Sunday, November 05, 2006

Hoffman to be director for Harry Potter? (NEWS/EDITORIAL)

Dark Horizons is reporting that Warner Brothers is in talks with Michael Hoffman to direct Harry Potter and the Half-blood Prince, the sixth film in the Potter franchise. Confirmation of the next Harry Potter director is due before Christmas. Other names in the frame include David Yates, currently filming Harry Potter and the Order of the Phoenix, and former Potter directors Christopher Columbus and Alfonso Cuaron.

Hoffman's former films include One Fine Day, starring George Clooney and Michelle Pffeifer; A Midsummer Night's Dream with a star-studded cast including Kevin Kline, Michelle Pffeifer, Calista Flockhart and Rupert Everett; and an excellent adaptation of Rose Tremain's Restoration, starring Robert Downey Jr. Based on these efforts alone I am sure Hoffman would fare very well directing Potter, although browsing Potter fandom online, there seems to be a great deal of scorn being poured on the idea, largely on the basis that Hoffman is not seen as a 'big' enough name. Instead Peter Jackson is proclaimed by many to be the best possible Potter helmsman.

Personally I couldn't disagree more with this viewpoint. It might be controversial to say this, in view of the exceedingly high esteem Jackson enjoys, but I never rated the Lord of the Rings trilogy. I can admire the hard work, the grandiose effort, the dedication, the special effects (well, some of them) and the sheer panoramic majesty of the enterprise - but, in truth, I felt many other core directorial values were a tad neglected. I thought a lot of the acting performances were hammy beyond belief, literally risible at times, and the narrative flow was sluggish at points. The Return of the King was the greatest offender in my book, with its interminable, sappy ending. And the best film, (and also the least popular by all accounts!), in my view, was The Two Towers.

As for the Potter franchise securing a top-rate director with pretensions to auteur status - no way ... not now at any rate - unless Warner Brothers can tempt Cuaron to return. Cuaron, in my book, was the best of the Potter directors so far, and his Harry Potter and the Prisoner of Azkaban is leagues ahead of the other films in terms of quality and style. Cuaron is an excellent filmmaker, and Warner Brothers were lucky to have someone of his calibre stepping in to save the franchise.

Having said that, David Yates, currently filming the fifth Potter film, is himself a burgeoning and impressive talent. His skills have not been tested as yet on the mega-budget scale Harry Potter films usually command, but his works to date, such as The Way We Live Now, The Girl in the Cafe and State of Play suggest he has the ability to carry the job off splendidly.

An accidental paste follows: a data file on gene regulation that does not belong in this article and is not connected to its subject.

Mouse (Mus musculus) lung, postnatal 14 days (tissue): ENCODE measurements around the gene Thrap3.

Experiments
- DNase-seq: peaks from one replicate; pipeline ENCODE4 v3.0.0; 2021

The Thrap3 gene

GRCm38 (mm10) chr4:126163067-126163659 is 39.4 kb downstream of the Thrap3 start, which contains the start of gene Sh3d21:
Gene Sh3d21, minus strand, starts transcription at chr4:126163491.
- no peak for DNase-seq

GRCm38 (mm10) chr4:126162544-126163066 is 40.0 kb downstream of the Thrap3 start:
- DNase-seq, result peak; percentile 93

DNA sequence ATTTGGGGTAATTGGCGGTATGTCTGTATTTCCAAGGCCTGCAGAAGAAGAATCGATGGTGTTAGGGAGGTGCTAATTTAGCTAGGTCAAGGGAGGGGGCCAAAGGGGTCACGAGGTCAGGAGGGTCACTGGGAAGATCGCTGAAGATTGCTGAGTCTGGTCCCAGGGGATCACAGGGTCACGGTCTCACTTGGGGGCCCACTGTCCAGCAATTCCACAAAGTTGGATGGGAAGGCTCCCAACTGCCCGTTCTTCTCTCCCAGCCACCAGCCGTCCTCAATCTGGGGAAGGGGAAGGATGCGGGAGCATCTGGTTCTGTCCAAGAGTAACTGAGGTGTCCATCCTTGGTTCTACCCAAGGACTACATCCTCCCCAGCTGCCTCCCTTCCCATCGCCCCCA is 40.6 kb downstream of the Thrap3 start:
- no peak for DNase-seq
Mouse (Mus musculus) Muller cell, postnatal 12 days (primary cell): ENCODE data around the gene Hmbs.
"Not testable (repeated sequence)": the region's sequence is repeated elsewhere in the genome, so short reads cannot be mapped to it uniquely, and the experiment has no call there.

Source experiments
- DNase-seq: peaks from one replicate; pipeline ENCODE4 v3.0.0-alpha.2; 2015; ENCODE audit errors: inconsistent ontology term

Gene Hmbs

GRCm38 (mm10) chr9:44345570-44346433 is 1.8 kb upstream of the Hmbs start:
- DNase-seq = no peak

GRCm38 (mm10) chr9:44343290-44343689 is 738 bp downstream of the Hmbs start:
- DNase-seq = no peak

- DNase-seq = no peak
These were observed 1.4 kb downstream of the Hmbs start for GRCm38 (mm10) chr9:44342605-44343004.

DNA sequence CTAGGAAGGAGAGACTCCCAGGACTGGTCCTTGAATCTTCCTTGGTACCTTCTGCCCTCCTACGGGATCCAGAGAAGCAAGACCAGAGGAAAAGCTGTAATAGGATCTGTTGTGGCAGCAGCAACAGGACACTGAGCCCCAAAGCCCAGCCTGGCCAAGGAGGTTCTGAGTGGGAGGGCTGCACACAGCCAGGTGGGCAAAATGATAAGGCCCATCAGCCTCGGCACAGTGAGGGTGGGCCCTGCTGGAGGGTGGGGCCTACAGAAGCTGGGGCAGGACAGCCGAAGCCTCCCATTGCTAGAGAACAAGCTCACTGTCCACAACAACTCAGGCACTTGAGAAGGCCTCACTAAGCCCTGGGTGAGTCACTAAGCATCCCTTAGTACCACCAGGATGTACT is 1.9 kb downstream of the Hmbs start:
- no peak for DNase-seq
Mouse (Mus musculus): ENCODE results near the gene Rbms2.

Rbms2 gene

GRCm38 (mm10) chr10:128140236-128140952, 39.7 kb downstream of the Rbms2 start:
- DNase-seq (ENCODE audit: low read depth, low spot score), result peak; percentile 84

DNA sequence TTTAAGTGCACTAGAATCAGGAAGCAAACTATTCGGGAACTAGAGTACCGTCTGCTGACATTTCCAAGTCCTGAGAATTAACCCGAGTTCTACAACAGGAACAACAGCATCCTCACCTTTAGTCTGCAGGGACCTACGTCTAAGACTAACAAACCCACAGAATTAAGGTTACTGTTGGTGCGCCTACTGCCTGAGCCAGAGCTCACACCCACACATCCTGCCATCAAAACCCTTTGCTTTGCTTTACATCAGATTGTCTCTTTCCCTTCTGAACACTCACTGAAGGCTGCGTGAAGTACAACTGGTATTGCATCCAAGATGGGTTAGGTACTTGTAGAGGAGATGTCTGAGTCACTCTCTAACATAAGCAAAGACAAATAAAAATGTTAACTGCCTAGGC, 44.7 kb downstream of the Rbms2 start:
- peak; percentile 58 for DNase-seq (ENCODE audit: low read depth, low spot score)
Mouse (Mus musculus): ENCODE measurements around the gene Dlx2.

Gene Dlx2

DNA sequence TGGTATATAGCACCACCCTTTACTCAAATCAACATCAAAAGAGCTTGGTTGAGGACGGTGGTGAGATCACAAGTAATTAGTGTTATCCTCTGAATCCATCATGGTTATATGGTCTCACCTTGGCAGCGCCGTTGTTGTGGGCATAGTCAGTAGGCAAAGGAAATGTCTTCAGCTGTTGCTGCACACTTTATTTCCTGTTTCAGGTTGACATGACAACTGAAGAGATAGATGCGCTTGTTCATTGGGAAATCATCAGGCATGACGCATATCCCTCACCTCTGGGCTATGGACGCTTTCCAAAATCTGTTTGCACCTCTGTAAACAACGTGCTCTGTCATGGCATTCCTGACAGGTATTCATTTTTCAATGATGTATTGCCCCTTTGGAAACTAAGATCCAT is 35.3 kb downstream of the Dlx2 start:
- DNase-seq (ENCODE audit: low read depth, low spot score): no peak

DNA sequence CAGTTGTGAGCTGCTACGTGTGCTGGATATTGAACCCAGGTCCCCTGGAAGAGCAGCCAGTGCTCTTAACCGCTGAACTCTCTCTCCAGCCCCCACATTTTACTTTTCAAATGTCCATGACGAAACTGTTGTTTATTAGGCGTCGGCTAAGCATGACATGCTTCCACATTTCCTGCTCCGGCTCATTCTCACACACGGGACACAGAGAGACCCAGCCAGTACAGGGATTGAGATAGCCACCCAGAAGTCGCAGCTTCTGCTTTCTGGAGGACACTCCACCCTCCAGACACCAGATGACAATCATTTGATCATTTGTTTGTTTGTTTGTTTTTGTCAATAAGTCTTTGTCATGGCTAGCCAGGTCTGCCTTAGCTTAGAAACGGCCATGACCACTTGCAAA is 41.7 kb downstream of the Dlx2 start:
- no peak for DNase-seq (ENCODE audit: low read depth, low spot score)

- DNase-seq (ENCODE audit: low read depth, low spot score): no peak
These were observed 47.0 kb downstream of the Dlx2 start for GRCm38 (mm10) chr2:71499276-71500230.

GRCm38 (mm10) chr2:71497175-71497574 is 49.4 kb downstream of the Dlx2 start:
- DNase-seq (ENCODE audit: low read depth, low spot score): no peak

The simple truth is most directors see the Potter franchise as a cookie cutter system - even though Warner Brothers are forever stressing that directors are allowed an independent take on the novels. Terry Gilliam's recent statement that he would never direct a Potter adaptation, might have smacked a little of sour grapes in view of how he was passed over for the first film in favour of Columbus, despite being author Rowling's number one choice - but he did point out how directing Potter is viewed in the industry, describing it as a 'factory job.' Seemingly then directors keen to preserve their own self-conscious sense of creativity will avoid Potter like the plague - Cuaron excepted of course - so that should rule out other perennial favourites amongst Potter fandom such as Tim Burton, with his wholly unique brand of filmmaking, Quentin Tarantino (as if !), Steven Spielberg (refused to direct the first film), and, Guillermo del Toro, who reportedly rejected an offer from Warner Brothers to helm Harry Potter and the Half-Blood Prince.

Another potential names thrown into the mix is M. Night Shyamalan, famous for The Sixth Sense, Unbreakable, Signs and The Village, who has reportedly expressed an interest in directing Harry Potter. But the lack of critical and audience approval for his latest outest, The Lady in the Water, might well have damaged his chances.

Joss Whedon, best-known for writing and directing the cult TV series Buffy; the short-lived Firefly, which has accrued a vocal and devoted fanbase; and the quirky sci-fi picture Serenity, (based on Firefly), has also suggested himself as director for the final Potter film, to be based on Rowling's seventh and last Potter book - likely to be published in July 2007, according to reports.


Anonymous said...
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Anonymous said...

"The Return of the King was the greatest offender in my book, with its interminable, sappy ending."

What a load of codswallop. It's Tolkien's ending that is far longer and more interminable than anything in the film. If anything, your criticism says Jackson should not have honored Tolkien's conclusion. Good call asking someone to direct the Potter conclusion and yet expect him to run roughshod on the ending of the entire franchise. Seriously clueless.

Gallivant said...

You know what ... I disliked BOTH endings, novel and film. But I couldn't care less if an adaptation is totally true to the text - what I want to see is a good, well-made film, which captures the spirit of the source text. I don't expect, or even want, true fidelity.

Anyway, thanks for your comments.